Online simulations are also becoming more common. Broadly, there are two types of simulations: one is media enriched assessments involving videos, images and audio related to the context of the assessments; the other is more interactive simulations that involve test-takers actually performing tasks just as they would on the job. In the case of a call centre simulation, candidates are put in the seat of a call centre. They hear audio coming in as if from a real call from a customer with a complaint or a problem that they have. The candidates have to work with a basic CRM system to find the information, and they need to type in information about the customer and their account status. All along they are being measured on all the things they do: typing speed and accuracy, multitasking, ability to navigate multiple screens and find relevant information, and customer service and how well you are helping solve the callers’ problems. And this is all done on an automated basis, with no need for an administrator, and with real-time instantaneous scoring upon completion.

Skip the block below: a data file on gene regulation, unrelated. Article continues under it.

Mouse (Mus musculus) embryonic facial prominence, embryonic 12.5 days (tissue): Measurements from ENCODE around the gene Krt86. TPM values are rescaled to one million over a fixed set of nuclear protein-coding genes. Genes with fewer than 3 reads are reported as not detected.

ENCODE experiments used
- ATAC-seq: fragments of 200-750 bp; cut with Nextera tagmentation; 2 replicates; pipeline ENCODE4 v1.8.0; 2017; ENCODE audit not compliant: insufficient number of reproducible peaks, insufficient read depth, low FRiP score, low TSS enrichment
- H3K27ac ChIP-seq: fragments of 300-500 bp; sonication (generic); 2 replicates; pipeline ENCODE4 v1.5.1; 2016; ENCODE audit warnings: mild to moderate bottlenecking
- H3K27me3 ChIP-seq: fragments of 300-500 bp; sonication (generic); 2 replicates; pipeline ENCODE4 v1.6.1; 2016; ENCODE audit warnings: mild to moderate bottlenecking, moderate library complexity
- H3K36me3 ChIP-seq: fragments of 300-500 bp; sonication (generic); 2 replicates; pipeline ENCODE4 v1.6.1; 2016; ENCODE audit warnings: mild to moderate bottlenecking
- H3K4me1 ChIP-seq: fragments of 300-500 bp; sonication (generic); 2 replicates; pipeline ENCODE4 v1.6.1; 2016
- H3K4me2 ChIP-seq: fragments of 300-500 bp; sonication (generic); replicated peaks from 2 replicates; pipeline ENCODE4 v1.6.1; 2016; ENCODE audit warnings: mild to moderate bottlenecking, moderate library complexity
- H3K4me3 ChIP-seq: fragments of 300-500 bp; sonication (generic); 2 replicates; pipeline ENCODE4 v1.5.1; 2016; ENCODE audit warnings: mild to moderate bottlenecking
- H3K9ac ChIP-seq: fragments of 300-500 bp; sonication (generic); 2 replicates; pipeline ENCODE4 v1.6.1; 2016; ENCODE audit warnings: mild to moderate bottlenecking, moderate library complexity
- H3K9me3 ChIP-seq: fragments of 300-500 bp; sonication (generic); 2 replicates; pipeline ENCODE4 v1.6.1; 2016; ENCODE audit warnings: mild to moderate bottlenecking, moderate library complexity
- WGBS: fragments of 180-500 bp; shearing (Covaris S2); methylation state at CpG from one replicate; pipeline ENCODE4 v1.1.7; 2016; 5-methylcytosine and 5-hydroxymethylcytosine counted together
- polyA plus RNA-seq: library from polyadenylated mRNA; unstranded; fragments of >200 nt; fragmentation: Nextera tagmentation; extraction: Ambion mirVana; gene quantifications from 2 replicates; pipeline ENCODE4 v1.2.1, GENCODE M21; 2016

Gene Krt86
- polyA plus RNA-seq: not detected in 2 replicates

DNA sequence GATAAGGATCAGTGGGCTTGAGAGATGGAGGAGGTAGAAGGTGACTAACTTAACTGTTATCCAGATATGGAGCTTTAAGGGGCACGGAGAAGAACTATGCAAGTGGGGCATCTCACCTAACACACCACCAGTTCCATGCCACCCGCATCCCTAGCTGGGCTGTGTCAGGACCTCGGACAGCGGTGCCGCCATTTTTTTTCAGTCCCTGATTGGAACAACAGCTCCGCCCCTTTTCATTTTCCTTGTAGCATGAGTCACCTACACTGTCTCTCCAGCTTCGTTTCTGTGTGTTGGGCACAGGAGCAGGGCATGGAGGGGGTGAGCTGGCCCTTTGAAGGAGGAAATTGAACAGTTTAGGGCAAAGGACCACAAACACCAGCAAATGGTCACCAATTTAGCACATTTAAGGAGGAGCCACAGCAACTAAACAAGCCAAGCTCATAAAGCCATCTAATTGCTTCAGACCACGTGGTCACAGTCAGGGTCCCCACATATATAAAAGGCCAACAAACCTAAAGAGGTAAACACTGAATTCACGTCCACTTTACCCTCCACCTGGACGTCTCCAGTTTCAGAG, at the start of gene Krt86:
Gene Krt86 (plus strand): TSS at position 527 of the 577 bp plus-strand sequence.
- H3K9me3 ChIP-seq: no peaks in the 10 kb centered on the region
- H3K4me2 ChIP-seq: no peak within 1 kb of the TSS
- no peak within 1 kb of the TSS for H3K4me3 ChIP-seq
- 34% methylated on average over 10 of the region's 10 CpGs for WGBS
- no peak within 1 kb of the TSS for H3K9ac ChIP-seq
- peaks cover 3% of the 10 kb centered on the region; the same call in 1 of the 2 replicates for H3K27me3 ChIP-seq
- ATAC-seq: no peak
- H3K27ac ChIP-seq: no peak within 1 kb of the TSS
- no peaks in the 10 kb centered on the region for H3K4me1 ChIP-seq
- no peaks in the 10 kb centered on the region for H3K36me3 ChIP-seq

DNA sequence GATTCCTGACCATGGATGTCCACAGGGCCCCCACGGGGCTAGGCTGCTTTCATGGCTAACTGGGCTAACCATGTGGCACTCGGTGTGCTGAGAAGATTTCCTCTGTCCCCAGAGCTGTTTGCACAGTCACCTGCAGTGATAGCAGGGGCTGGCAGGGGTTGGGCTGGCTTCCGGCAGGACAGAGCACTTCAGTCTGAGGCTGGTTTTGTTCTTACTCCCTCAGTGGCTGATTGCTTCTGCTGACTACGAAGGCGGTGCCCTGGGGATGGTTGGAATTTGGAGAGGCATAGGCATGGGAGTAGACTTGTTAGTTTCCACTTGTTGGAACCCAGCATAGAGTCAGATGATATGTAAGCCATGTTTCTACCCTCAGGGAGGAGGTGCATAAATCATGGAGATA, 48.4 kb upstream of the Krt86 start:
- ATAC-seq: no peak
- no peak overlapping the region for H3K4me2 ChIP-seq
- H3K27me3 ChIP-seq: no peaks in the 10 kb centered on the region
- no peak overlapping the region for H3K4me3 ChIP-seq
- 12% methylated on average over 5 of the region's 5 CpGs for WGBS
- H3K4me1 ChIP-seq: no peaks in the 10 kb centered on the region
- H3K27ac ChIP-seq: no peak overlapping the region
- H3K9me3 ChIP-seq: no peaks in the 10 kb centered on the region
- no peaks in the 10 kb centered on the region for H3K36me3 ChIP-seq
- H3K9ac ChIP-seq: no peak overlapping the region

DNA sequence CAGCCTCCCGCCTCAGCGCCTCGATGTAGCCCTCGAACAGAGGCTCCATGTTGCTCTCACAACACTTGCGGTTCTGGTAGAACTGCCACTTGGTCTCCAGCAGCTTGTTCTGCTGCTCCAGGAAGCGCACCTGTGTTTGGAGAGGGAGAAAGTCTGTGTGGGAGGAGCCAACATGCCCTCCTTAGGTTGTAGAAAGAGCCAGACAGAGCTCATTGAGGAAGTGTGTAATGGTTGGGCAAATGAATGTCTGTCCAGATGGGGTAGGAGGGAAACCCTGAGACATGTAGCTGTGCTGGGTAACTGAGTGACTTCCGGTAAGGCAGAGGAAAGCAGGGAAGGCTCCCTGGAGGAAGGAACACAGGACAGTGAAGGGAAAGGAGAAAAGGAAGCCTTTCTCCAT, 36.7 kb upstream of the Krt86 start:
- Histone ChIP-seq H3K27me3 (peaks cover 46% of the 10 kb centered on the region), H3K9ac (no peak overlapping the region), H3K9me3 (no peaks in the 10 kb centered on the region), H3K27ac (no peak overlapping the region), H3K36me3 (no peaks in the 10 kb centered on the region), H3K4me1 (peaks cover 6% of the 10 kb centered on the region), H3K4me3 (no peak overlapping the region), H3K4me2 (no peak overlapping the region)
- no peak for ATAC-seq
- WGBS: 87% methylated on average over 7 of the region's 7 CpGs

A highly interactive simulation can be done for Word, Excel or PowerPoint. Rather than just asking someone what the correct key for cutting and pasting is, they actually perform that task on the screen. These simulations all run in the web browser, which replicates the look and feel of Microsoft Word down to all the menu options, identical to what version of Microsoft it is (2003, 2007 or 2010). Candidates are given specific tasks, such as to copy and paste a line of text or change the font size or save a document, and they actually do it on screen. They can use any of the ways to do it – right-click, shortcuts, or choosing menu items. These interactive simulations allow employers to see candidates demonstrate their skills as opposed to testing their knowledge by asking them multiple-choice questions.